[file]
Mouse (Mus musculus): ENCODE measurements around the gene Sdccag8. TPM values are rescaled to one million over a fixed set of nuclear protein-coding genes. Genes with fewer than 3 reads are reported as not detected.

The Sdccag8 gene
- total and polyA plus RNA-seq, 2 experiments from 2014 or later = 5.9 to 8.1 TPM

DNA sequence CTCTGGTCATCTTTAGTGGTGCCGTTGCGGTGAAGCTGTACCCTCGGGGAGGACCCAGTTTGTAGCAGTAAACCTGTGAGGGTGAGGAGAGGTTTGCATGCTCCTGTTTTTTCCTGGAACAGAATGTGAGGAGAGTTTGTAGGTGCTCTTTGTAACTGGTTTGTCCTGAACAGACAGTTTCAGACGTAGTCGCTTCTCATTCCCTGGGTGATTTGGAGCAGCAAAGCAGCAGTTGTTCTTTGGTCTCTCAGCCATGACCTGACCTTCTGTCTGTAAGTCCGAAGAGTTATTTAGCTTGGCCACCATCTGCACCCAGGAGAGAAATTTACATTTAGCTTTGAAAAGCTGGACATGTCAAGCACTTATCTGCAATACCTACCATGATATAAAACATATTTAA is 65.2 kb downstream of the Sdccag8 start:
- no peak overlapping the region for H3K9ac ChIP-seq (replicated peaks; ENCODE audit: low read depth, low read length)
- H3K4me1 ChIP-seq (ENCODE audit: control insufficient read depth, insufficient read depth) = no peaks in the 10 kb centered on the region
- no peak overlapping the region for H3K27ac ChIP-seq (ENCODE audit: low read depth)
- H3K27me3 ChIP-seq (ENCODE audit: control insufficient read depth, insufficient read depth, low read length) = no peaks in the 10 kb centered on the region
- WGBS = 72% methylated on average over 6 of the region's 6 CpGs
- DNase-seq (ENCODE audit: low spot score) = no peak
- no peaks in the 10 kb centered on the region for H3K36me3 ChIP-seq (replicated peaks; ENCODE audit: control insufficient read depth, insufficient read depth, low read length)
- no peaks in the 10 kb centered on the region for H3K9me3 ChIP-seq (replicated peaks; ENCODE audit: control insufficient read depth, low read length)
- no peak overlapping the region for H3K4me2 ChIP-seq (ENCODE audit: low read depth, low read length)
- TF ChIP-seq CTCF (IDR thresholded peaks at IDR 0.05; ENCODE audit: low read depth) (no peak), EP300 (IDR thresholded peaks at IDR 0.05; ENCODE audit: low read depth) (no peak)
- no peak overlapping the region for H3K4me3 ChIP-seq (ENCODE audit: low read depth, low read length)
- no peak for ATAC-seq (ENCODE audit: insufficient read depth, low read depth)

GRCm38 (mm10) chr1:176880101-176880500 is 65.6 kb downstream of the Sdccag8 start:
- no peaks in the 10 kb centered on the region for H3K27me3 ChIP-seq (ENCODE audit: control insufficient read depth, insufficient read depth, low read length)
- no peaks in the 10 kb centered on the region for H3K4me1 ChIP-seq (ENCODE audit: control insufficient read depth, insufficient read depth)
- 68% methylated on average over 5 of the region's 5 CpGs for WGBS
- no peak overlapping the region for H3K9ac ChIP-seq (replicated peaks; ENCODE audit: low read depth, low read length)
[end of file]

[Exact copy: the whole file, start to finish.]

Mouse (Mus musculus): ENCODE measurements around the gene Sdccag8. TPM values are rescaled to one million over a fixed set of nuclear protein-coding genes. Genes with fewer than 3 reads are reported as not detected.

The Sdccag8 gene
- total and polyA plus RNA-seq, 2 experiments from 2014 or later = 5.9 to 8.1 TPM

DNA sequence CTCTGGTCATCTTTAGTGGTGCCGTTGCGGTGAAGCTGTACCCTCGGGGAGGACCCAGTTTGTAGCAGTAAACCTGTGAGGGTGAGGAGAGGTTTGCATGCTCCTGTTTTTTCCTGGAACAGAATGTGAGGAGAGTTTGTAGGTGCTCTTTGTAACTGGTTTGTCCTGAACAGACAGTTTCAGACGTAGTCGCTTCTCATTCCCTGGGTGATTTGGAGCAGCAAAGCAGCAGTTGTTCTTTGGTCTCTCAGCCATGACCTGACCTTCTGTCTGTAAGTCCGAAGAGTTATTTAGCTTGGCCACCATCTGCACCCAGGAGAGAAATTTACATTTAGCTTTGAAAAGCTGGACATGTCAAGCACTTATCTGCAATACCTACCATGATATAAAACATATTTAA is 65.2 kb downstream of the Sdccag8 start:
- no peak overlapping the region for H3K9ac ChIP-seq (replicated peaks; ENCODE audit: low read depth, low read length)
- H3K4me1 ChIP-seq (ENCODE audit: control insufficient read depth, insufficient read depth) = no peaks in the 10 kb centered on the region
- no peak overlapping the region for H3K27ac ChIP-seq (ENCODE audit: low read depth)
- H3K27me3 ChIP-seq (ENCODE audit: control insufficient read depth, insufficient read depth, low read length) = no peaks in the 10 kb centered on the region
- WGBS = 72% methylated on average over 6 of the region's 6 CpGs
- DNase-seq (ENCODE audit: low spot score) = no peak
- no peaks in the 10 kb centered on the region for H3K36me3 ChIP-seq (replicated peaks; ENCODE audit: control insufficient read depth, insufficient read depth, low read length)
- no peaks in the 10 kb centered on the region for H3K9me3 ChIP-seq (replicated peaks; ENCODE audit: control insufficient read depth, low read length)
- no peak overlapping the region for H3K4me2 ChIP-seq (ENCODE audit: low read depth, low read length)
- TF ChIP-seq CTCF (IDR thresholded peaks at IDR 0.05; ENCODE audit: low read depth) (no peak), EP300 (IDR thresholded peaks at IDR 0.05; ENCODE audit: low read depth) (no peak)
- no peak overlapping the region for H3K4me3 ChIP-seq (ENCODE audit: low read depth, low read length)
- no peak for ATAC-seq (ENCODE audit: insufficient read depth, low read depth)

GRCm38 (mm10) chr1:176880101-176880500 is 65.6 kb downstream of the Sdccag8 start:
- no peaks in the 10 kb centered on the region for H3K27me3 ChIP-seq (ENCODE audit: control insufficient read depth, insufficient read depth, low read length)
- no peaks in the 10 kb centered on the region for H3K4me1 ChIP-seq (ENCODE audit: control insufficient read depth, insufficient read depth)
- 68% methylated on average over 5 of the region's 5 CpGs for WGBS
- no peak overlapping the region for H3K9ac ChIP-seq (replicated peaks; ENCODE audit: low read depth, low read length)